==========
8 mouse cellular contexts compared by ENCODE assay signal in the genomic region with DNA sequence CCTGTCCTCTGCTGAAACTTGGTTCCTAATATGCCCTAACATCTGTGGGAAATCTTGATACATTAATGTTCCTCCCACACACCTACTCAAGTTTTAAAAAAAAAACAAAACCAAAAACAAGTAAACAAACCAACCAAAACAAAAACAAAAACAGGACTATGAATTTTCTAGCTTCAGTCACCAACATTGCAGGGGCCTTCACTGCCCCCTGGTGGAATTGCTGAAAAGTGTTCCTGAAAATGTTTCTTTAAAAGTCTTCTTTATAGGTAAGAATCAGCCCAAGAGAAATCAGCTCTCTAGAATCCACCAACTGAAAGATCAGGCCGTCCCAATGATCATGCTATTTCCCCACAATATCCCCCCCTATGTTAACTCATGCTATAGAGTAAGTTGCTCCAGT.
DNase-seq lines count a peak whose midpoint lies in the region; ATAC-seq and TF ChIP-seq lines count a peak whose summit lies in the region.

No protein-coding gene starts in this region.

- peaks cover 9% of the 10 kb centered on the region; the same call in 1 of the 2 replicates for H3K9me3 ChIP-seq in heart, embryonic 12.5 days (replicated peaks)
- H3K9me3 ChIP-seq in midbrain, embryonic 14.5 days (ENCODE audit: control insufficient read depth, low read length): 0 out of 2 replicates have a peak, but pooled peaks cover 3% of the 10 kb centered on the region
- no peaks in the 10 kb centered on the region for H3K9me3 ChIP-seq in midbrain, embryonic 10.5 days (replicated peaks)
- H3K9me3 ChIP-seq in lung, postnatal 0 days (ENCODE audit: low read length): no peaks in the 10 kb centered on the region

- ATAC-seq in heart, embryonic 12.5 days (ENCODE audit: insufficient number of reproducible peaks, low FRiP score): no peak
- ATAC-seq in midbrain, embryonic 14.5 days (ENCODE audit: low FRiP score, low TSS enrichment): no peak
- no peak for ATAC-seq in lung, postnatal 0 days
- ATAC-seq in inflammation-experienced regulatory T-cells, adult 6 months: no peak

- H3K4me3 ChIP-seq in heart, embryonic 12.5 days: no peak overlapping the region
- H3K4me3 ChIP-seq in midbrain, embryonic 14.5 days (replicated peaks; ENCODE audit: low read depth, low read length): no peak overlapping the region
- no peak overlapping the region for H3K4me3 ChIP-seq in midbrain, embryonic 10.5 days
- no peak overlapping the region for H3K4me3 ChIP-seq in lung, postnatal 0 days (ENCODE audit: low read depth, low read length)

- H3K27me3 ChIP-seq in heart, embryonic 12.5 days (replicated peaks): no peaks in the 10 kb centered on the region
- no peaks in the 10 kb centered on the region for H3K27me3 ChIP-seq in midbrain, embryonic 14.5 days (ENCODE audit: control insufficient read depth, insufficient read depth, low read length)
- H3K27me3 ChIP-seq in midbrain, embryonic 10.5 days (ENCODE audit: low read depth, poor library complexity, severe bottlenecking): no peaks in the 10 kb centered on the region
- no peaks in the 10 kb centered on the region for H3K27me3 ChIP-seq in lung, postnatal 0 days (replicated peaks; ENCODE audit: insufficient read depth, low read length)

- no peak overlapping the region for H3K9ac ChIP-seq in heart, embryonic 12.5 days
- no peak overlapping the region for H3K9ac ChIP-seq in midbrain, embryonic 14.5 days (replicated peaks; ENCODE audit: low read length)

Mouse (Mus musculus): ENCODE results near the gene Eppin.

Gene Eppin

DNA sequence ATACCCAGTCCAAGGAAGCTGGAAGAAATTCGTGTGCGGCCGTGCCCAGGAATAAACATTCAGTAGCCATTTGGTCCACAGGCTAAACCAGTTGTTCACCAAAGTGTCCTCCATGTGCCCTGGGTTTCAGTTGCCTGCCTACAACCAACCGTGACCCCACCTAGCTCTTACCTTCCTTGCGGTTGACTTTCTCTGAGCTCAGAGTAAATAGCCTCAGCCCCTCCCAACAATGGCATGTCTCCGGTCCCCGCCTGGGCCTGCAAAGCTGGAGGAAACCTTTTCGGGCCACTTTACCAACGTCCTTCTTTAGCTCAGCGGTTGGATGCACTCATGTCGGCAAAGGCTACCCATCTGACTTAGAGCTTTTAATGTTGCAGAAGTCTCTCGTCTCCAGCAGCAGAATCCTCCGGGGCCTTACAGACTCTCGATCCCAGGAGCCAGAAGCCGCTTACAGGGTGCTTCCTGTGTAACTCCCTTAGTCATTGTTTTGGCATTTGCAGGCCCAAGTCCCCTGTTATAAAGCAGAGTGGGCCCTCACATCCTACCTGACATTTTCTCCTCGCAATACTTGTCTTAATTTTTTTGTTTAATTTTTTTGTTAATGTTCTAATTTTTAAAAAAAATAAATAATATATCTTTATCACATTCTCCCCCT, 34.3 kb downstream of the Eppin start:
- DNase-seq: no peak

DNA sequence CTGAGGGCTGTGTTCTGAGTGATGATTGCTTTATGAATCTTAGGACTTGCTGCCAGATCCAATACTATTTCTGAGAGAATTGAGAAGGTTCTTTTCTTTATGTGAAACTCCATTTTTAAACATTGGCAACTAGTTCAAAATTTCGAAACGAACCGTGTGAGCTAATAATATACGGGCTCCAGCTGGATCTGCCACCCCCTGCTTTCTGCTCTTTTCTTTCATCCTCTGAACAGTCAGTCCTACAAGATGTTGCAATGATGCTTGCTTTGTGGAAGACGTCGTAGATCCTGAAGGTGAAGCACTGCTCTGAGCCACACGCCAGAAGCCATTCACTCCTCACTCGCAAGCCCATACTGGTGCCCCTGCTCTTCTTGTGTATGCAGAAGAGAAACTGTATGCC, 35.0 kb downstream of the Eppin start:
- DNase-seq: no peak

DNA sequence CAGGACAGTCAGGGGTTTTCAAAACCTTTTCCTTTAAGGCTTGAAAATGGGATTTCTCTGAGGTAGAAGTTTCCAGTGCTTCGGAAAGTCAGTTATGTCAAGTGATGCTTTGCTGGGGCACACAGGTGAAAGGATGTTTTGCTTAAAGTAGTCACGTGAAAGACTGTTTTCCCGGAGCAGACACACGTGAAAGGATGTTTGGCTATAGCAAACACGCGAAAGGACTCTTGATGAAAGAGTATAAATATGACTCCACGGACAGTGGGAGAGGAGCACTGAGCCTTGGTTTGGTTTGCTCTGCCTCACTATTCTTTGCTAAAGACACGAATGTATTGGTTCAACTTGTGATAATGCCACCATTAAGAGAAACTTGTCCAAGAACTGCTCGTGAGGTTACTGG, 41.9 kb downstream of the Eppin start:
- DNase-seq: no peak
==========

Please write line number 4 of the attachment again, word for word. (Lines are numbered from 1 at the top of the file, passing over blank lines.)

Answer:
- peaks cover 9% of the 10 kb centered on the region; the same call in 1 of the 2 replicates for H3K9me3 ChIP-seq in heart, embryonic 12.5 days (replicated peaks)